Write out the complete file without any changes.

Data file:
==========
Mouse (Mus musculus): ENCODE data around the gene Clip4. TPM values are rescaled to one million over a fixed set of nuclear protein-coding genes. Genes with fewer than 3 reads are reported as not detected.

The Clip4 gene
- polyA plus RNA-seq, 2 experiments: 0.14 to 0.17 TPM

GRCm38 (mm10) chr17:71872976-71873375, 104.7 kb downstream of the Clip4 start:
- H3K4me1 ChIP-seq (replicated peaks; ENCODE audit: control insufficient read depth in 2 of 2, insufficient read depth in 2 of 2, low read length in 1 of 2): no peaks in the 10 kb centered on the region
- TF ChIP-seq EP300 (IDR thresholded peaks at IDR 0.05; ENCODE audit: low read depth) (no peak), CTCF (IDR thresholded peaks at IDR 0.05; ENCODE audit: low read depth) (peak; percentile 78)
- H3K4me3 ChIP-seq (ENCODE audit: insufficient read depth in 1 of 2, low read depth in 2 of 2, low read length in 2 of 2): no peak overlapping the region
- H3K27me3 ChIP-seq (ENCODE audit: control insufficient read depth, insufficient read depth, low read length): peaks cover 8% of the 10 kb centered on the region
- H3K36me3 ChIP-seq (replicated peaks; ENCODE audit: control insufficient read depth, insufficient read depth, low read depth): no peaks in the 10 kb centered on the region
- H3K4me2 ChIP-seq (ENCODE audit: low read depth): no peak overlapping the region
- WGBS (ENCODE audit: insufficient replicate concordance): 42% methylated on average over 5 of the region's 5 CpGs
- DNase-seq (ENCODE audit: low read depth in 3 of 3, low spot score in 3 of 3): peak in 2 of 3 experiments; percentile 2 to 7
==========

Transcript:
Mouse (Mus musculus): ENCODE data around the gene Clip4. TPM values are rescaled to one million over a fixed set of nuclear protein-coding genes. Genes with fewer than 3 reads are reported as not detected.

The Clip4 gene
- polyA plus RNA-seq, 2 experiments: 0.14 to 0.17 TPM

GRCm38 (mm10) chr17:71872976-71873375, 104.7 kb downstream of the Clip4 start:
- H3K4me1 ChIP-seq (replicated peaks; ENCODE audit: control insufficient read depth in 2 of 2, insufficient read depth in 2 of 2, low read length in 1 of 2): no peaks in the 10 kb centered on the region
- TF ChIP-seq EP300 (IDR thresholded peaks at IDR 0.05; ENCODE audit: low read depth) (no peak), CTCF (IDR thresholded peaks at IDR 0.05; ENCODE audit: low read depth) (peak; percentile 78)
- H3K4me3 ChIP-seq (ENCODE audit: insufficient read depth in 1 of 2, low read depth in 2 of 2, low read length in 2 of 2): no peak overlapping the region
- H3K27me3 ChIP-seq (ENCODE audit: control insufficient read depth, insufficient read depth, low read length): peaks cover 8% of the 10 kb centered on the region
- H3K36me3 ChIP-seq (replicated peaks; ENCODE audit: control insufficient read depth, insufficient read depth, low read depth): no peaks in the 10 kb centered on the region
- H3K4me2 ChIP-seq (ENCODE audit: low read depth): no peak overlapping the region
- WGBS (ENCODE audit: insufficient replicate concordance): 42% methylated on average over 5 of the region's 5 CpGs
- DNase-seq (ENCODE audit: low read depth in 3 of 3, low spot score in 3 of 3): peak in 2 of 3 experiments; percentile 2 to 7